For the 23rd season of our Chautauqua living history series, we are commemorating the 100th Anniversary of the United States’ entry into the Great War as three World War I-era figures come to life on the Chautauqua stage. As Chautauqua approaches, we will hear from the three scholar-actors who will perform at seven sites across Maryland this July. Next up is Bill Grimmette, who previews his performance as W.E.B. Du Bois.
What drew you to this character?
W.E.B Du Bois was a literary leader, rather than a charismatic one. I was studying Frederick Douglass, Booker T. Washington, and Martin Luther King, Jr. when I noticed a single literary thread connecting them all. Du Bois had written most eloquently about all three, which led me to ask who he was. I had read some of his writings in school but never really thought of him as a leader. He was rarely the top person in any organization but as I looked more closely, his writings had immeasurable influence on many leaders both friend and foe. So, I had to discover who this swashbuckling pen-swordsman was and how he came to hold that position.
How did you research your character and prepare for your performance?
I became fascinated by the Harlem Renaissance back in the 1980s when doing a TV show for Howard University Television with Ossie Davis and Ruby Dee on Zora Neale Hurston. In it, they mentioned that W.E.B. Du Bois was one of the originators of that movement and I became intrigued as to how. Du Bois was a writer and so researching him began with reading most of what he wrote. But one year I saw that David Levering Lewis had written ABOUT Du Bois and I wanted to know what others had to say about him. This opened my eyes wide to the faults as well as the fruits of this most prolific literary man. The one book that galvanized my fascination was his tome entitled, Black Reconstruction in America 1860-1880.
What is the most interesting facet of your character’s life?
This question about Du Bois could elicit an answer that says from 1868 to 1963 because he was interesting from start to finish. However, for me his 1920 essay on the Damnation of Women, published in Dark Water: Voices from Within the Veil, is perhaps, for me, his finest moment. In this he waxes nostalgic about the women in his life who made him who he is and then ties this topic to world history. So as WWI is being fought as “the War to End All Wars” and the one that would make the world safe for democracy, Du Bois is challenging one of this great democracy’s central weaknesses: the damnation of our women.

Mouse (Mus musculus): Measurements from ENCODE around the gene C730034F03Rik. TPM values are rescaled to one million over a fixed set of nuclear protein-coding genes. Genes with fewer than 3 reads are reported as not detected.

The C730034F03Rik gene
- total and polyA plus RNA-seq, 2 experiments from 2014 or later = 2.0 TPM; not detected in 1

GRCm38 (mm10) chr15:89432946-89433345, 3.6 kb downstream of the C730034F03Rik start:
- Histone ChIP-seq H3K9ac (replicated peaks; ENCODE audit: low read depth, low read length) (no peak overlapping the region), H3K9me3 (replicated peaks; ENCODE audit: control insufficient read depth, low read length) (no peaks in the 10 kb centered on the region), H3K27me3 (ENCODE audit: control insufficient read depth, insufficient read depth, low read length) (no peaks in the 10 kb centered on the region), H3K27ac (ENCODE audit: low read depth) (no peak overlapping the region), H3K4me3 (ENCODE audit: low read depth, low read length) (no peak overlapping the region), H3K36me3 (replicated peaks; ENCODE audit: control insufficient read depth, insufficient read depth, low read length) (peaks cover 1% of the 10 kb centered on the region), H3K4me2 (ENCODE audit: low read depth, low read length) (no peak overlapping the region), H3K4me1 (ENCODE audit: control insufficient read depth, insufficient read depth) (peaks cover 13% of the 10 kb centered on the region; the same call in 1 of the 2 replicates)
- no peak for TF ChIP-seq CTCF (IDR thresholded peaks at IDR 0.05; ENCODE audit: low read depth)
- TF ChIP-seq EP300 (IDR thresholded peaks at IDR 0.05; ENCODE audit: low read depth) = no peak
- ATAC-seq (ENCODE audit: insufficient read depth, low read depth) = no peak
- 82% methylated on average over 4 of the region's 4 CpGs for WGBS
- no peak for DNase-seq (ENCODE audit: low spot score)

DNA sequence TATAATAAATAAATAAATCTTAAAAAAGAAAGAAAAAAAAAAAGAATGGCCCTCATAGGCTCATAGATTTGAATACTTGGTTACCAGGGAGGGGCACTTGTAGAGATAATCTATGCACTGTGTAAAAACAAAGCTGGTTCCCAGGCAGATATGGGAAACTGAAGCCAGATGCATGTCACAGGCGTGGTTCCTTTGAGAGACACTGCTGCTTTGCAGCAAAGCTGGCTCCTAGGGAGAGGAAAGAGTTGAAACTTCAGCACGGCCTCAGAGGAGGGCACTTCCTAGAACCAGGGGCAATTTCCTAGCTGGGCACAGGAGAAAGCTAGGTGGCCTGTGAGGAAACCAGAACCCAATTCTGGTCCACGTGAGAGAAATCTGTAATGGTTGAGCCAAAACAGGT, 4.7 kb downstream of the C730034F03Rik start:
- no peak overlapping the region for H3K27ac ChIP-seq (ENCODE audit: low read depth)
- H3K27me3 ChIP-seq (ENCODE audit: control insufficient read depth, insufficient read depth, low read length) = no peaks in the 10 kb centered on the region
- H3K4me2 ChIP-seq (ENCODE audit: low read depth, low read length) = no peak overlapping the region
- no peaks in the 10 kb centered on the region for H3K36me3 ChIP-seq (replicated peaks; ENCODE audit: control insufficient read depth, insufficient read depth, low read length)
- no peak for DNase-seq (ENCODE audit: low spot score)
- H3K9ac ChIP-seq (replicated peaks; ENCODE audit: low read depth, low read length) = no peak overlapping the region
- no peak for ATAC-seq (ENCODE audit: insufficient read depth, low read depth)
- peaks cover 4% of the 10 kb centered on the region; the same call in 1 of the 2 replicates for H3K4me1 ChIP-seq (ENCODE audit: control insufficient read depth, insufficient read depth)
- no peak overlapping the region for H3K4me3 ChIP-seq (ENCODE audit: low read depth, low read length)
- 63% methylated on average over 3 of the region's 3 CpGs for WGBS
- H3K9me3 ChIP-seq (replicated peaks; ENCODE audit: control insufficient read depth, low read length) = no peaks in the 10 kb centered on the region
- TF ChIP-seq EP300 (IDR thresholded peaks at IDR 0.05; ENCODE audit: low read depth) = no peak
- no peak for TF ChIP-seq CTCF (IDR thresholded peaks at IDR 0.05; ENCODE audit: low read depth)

Did you learn anything new or surprising about your character through your research?
I was intrigued by a story he told about joining Booker T. Washington on a trip to New York City to visit Andrew Carnegie. Du Bois was skeptical of Mr. Washington’s intentions and thought him to be a “sell-out” to the monied interests. So he was surprised when Mr. Washington asked him if he had read a book that Carnegie had written. Du Bois replied no, to which Mr. Washington retorted, “You should read it. HE likes it.” This is when Du Bois discovered that Mr. Washington was a politician of the highest order and not everything is what it seems.
This year our Chautauqua series commemorates the 100th Anniversary of the United States’ entry into the Great War. What do you think your character’s legacy was in World War I?
Like Frederick Douglass for the Civil War, Du Bois became the greatest champion for recruiting Black soldiers to fight. He thought that if Blacks did not fight, a victory would further alienate and “otherize” them as non-Americans. And if they did fight, Du Bois contended, the chances of their inclusion in the abundance of America was increased; not guaranteed, but improved. He wrote an essay in Crisis magazine, the publicity arm of the newly founded NAACP , in which he persuaded African Americans to “put aside your special grievances for now..” and join the fight for democracy. His greatest regret came from his simultaneous request for a commission in Military Intelligence, which led many to believe his recruiting efforts were self-serving.
About Bill Grimmette
Bill Grimmette is a living history interpreter, storyteller, actor, and motivational speaker who has worked in film, television, and on stage throughout the United States and abroad. He has appeared as Martin Luther King, Jr., W.E.B. Du Bois, Frederick Douglass, and Benjamin Banneker at Chautauquas in Maryland, Colorado, and South Carolina and at schools in the Northern Mariana Islands. He has also performed at the Smithsonian Institution, the Kennedy Center, and on National Public Radio. Grimmette has an M.A. in psychology from the Catholic University of America and has done post-graduate work in education at George Mason University.